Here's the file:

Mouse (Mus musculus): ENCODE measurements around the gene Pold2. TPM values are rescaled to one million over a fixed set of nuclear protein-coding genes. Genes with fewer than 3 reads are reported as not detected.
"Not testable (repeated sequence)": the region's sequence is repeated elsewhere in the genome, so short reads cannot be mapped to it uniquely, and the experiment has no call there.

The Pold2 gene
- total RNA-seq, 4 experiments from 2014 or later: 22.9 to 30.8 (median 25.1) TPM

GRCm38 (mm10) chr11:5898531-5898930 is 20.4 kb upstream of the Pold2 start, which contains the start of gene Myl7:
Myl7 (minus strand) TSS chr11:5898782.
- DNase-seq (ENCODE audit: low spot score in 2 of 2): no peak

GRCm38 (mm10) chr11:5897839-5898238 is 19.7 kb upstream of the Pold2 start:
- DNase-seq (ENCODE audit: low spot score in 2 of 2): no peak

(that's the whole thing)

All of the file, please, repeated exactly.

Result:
Mouse (Mus musculus): ENCODE measurements around the gene Pold2. TPM values are rescaled to one million over a fixed set of nuclear protein-coding genes. Genes with fewer than 3 reads are reported as not detected.
"Not testable (repeated sequence)": the region's sequence is repeated elsewhere in the genome, so short reads cannot be mapped to it uniquely, and the experiment has no call there.

The Pold2 gene
- total RNA-seq, 4 experiments from 2014 or later: 22.9 to 30.8 (median 25.1) TPM

GRCm38 (mm10) chr11:5898531-5898930 is 20.4 kb upstream of the Pold2 start, which contains the start of gene Myl7:
Myl7 (minus strand) TSS chr11:5898782.
- DNase-seq (ENCODE audit: low spot score in 2 of 2): no peak

GRCm38 (mm10) chr11:5897839-5898238 is 19.7 kb upstream of the Pold2 start:
- DNase-seq (ENCODE audit: low spot score in 2 of 2): no peak